The fact that they wanted me back perked me up a lot. I don't think I did that good a job there, swapping enthusiasm for technical skills but it seems they think I did a wonderful job.

So, after informing the guy hiring me that I was really looking for permanent work (better to be honest and open, is my motto), I sent off my details via the recommended contract agency.

30 minutes later and I was hired. The agency rep, who's never met me, had to go through standard agency policy and pull me in for an interview, even though he had the contract signed up and ready to go.

In that interview, he confessed that this was the fastest hire he's ever had. He didn't even know I existed an hour before I rang and an hour later, I'm not only on his books but I'm pulling in a decent amount of pay!

The good news is that everyone here is aware of my current dilemma - I'm still looking for permanent work but doing the contract until I manage to get it sorted. In the meantime, this place gets another contractor who knows the ropes for a bit longer.

June 24, 2007

Back to the drawing board...

I had some bad news on Friday evening. Work related. Yes, I'm sure you can see where this is going.

I was "let go".

My boss cited 2 separate reasons for this reason:

1. "You weren't proactive enough. For a company of our size, you really have to get involved more."

The size of the company was 4 people (including me), consisting of a programmer, the technical director and MD. Quite frankly, there wasn't anything I could be proactive in - I would have had to sabotage things so that I could fix them.

However, there is an element of truth in what he said. I didn't get involved as much as I would have liked, and by the end of 5 weeks, I had become a mind-numbingly bored worker who had absolutely no motivation.

I did have a conversation with him on Thursday morning that sort of went counter to his exit-interview statement though - "I know its frustrating not having any work at the moment, but once it starts to come in, you'll be in the reverse situation. You'll be rushed off your feet."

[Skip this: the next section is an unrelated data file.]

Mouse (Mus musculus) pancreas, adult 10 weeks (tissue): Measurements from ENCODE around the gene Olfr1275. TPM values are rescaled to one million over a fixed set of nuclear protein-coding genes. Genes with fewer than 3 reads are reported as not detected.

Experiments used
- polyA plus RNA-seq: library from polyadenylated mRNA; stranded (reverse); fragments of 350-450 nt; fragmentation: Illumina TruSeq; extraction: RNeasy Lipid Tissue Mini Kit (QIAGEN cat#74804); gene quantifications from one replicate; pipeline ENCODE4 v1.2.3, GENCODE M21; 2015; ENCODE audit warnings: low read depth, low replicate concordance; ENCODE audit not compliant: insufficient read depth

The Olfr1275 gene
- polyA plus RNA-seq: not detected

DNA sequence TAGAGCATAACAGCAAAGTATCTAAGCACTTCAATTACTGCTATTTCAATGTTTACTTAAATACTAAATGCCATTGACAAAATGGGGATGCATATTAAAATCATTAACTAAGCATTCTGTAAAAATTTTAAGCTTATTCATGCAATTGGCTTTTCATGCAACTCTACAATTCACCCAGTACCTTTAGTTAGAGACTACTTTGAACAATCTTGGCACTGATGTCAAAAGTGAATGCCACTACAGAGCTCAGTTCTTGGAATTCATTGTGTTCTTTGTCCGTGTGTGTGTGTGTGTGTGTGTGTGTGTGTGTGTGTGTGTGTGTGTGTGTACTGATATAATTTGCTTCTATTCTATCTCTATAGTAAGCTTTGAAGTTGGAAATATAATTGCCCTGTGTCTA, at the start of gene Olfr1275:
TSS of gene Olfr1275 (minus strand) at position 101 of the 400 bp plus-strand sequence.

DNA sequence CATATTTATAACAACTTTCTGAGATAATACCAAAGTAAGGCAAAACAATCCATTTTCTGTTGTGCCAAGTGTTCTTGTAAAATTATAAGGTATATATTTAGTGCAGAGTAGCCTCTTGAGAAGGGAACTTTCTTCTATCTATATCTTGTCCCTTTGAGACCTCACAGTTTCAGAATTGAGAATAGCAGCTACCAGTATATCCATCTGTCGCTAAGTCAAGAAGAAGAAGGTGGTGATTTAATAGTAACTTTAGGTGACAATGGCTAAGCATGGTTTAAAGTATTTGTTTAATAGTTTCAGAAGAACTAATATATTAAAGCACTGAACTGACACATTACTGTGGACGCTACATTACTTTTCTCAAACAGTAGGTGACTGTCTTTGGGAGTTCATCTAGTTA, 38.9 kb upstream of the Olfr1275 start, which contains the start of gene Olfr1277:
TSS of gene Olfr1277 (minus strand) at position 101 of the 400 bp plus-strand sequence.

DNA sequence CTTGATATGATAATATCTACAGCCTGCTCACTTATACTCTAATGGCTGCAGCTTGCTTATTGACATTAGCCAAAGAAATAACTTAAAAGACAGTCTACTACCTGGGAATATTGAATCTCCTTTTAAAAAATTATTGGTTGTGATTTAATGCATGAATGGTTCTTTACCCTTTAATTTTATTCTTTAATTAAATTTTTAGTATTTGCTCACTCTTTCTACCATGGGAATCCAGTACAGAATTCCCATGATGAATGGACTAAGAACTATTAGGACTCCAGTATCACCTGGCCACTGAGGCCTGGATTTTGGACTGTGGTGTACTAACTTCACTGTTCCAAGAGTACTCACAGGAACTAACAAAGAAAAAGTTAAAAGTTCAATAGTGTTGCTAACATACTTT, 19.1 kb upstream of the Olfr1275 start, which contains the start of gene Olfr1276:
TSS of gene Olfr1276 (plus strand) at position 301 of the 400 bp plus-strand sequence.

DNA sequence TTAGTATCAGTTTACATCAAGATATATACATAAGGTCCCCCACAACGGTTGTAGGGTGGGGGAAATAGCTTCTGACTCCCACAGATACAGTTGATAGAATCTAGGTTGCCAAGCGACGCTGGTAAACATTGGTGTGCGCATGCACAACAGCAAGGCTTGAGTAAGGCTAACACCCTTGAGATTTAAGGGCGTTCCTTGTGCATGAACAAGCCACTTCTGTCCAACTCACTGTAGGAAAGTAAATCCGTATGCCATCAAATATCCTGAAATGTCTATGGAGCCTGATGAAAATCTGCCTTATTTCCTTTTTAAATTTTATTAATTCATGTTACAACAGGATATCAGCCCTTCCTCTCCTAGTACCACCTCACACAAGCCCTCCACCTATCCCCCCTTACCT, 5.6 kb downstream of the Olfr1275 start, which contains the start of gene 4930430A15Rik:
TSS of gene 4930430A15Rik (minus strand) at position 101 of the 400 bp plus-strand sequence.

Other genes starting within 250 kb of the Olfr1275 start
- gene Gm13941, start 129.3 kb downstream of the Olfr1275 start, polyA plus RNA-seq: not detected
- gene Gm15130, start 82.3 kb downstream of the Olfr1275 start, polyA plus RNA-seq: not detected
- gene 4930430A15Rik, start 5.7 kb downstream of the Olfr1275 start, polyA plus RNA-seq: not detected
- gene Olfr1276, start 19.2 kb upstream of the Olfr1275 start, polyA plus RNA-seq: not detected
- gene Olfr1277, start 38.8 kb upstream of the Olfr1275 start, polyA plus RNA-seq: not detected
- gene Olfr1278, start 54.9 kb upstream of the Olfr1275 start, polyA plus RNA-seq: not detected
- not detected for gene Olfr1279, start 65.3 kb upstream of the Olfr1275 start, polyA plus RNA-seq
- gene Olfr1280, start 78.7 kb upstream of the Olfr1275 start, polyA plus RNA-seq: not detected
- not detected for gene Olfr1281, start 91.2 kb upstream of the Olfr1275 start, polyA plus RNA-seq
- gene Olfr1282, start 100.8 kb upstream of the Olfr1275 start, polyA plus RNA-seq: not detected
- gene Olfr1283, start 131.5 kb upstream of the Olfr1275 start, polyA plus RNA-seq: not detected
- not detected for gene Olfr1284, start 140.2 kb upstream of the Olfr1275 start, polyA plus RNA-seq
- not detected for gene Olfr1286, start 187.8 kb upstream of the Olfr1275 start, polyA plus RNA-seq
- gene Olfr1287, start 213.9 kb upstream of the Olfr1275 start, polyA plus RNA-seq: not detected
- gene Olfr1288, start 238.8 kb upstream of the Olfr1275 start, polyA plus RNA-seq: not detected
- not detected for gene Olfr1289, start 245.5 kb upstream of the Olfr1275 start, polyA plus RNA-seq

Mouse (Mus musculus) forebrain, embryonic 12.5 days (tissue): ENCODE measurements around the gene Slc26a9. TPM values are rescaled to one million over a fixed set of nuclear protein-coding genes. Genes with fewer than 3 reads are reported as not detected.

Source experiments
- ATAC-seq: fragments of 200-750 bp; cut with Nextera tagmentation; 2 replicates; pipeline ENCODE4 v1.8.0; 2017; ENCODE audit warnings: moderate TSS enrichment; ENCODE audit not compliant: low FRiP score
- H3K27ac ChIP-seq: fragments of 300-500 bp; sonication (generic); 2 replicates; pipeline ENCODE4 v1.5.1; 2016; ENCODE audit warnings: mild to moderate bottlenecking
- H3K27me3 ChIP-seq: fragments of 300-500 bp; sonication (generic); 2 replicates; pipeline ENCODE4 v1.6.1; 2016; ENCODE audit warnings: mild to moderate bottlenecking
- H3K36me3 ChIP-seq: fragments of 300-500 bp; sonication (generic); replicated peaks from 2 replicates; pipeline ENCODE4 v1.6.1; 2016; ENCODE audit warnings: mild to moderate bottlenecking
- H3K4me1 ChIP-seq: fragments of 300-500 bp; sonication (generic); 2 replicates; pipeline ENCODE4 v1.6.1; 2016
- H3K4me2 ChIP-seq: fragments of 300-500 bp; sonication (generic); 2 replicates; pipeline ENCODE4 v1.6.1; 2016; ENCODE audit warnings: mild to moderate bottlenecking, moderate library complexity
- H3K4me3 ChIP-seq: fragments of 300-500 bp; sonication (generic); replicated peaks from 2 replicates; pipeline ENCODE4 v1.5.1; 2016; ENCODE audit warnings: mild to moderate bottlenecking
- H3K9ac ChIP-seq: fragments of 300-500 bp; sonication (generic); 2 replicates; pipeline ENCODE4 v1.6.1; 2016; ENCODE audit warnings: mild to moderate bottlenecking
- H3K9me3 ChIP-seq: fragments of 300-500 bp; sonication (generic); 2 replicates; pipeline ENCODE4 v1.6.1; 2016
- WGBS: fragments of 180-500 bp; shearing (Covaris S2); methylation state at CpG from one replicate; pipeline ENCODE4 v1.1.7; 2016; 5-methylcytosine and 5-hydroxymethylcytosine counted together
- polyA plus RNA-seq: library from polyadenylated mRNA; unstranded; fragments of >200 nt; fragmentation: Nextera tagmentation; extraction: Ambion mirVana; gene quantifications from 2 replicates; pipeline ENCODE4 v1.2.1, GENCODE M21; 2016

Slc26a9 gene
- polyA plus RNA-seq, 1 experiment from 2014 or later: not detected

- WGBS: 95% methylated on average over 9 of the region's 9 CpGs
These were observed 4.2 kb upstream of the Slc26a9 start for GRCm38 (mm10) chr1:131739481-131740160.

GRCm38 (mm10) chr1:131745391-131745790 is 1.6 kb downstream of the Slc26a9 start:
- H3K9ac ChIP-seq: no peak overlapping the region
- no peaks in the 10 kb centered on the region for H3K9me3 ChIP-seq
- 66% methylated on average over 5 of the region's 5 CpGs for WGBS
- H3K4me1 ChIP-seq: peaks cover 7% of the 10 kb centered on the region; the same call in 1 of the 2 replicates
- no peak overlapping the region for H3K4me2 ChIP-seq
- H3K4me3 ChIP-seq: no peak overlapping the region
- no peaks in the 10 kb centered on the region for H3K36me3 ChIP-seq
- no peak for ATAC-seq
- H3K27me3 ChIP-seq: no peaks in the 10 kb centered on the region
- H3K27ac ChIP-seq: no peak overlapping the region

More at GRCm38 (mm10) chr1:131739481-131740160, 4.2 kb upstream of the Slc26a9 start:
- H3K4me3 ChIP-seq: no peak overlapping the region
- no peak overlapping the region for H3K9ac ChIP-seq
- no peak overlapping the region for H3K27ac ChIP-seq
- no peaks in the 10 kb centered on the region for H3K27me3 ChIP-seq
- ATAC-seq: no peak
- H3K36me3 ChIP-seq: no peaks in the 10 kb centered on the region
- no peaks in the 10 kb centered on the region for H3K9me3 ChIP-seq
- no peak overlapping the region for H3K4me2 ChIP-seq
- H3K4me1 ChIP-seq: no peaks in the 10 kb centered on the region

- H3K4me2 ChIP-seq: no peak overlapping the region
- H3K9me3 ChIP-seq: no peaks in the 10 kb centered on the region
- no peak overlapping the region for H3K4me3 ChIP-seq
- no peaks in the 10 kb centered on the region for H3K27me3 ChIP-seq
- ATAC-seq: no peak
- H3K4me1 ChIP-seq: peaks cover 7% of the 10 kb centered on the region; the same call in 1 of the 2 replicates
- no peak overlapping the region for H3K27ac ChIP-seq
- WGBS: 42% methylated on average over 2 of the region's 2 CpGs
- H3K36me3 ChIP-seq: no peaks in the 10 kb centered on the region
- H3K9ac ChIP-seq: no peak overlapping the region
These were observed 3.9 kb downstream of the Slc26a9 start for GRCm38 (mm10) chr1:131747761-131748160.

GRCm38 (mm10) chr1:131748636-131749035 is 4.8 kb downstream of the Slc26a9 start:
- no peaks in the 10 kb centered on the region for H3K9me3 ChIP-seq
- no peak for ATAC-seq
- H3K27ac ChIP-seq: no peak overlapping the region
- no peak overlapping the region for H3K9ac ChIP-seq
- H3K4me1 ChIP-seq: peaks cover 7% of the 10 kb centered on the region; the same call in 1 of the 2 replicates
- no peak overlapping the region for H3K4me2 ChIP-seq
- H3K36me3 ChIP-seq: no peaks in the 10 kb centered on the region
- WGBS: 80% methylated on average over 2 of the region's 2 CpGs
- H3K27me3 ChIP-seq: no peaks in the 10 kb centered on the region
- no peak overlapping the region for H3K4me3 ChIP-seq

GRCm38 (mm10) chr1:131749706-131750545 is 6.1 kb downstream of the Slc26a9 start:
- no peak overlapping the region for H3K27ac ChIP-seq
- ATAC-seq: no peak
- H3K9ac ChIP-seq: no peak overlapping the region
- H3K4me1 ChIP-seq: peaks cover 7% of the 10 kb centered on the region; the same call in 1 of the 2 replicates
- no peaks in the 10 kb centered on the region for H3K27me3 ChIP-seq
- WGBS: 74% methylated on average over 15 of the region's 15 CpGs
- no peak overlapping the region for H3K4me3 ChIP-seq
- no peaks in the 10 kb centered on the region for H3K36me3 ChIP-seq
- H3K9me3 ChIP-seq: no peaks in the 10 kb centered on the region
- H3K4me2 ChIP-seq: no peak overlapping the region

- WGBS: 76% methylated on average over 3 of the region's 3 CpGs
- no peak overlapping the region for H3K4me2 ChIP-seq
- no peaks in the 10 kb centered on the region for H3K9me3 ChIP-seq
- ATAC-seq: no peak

Now, that doesn't sound to me like I wasn't being proactive. That sounds to me like I had no work and they knew it.

2. "Your technical skills aren't up to scratch. I asked you to produce a document on the product, and what you wrote wasn't up to standard."

The problem here though is that in my interview I told them I didn't have any technical skills apart from server administration and installation. Beyond writing a thesis and this blog, I don't have any technical writing skills to speak of. That was also evident in my interview when they assured me that any required skills I would need, they would train me up on.

As I have come to realise, they could have shown me what standard they had expected and asked me to write more in that format. Asking someone to write up a document in an industry they have no knowledge or experience of is pretty counter-productive unless you offer them some serious help.

This is the first job that I have been unsuccessful in and it really hurts. Could I have done more? Could I have been better? People whom I've worked with have said to me that the chances are, they hired me too early. There was no work for me to do, and they finally realised it would be less expensive to let me go and then in 3 months hire someone else as opposed to paying me for 12 weeks of twiddling my thumbs.

I had a long talk with Elsha about this and the fact that sticks out is that after 5 weeks of no work, they let me go during my probationary period which should only have a day notice. They've given me a week paid and references. That's not something you do for a lazy worker.

But it still hurts.

June 22, 2007

...says it better than me...

Tobold is a blogger I read on a daily basis, and in this case, says it much better than my previous post.

June 21, 2007

Reputation grinding

I said I would blog more but with Work occupying my time recently, I haven't had much of a chance to sink my teeth into a blog post. Seeing as how I've finished my latest exercise though, and now I'm waiting for some feedback, I thought I'd write something new up on Gaming.

I haven't said much about my exploits on World of Warcraft except to skim over them and say that I'm having fun. I'm not sure I *am* still having fun but I continue to plod my way through the game.

Currently, I'm trying to hit Exalted reputation with the Netherwing faction so I can get a Netherdrake to fly around on...

...I suppose some explanation is required, for those reading who have no idea what the hell I'm talking about.

In World of Warcraft, in order to achieve certain items or goals, players have to obtain an amount of reputation by doing quests for certain factions. For example, if you want to go through the Timbermaw Hold from Felwood into Moonglade/Winterspring, you either need to become neutral/friendly with the Timbermaws or run really fast. Since running really isn't an option, you have to do the quests instead, which isn't too bad. The quests themselves are repeatable and can be handed in over and over, each reward amounting to a certain amount of reputation points. Before long, you can get past the Timbermaws and carry your journey on. For those who want more though, you can continue to gain reputation past neutral/friendly/honoured/revered to exalted for special items that will only be purchasable once you gain that reputation rank.